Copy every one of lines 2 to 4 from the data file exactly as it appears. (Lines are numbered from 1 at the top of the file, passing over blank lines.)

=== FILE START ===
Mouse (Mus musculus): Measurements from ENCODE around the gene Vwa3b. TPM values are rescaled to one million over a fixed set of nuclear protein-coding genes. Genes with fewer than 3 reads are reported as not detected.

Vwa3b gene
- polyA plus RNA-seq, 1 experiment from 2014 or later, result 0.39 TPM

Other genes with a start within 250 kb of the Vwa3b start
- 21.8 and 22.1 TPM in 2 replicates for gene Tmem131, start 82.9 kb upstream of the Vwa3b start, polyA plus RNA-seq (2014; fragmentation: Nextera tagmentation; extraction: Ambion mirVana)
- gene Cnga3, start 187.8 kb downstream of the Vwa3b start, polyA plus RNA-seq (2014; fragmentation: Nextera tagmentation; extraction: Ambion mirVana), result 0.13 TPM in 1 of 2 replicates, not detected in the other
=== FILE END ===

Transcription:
Vwa3b gene
- polyA plus RNA-seq, 1 experiment from 2014 or later, result 0.39 TPM

Other genes with a start within 250 kb of the Vwa3b start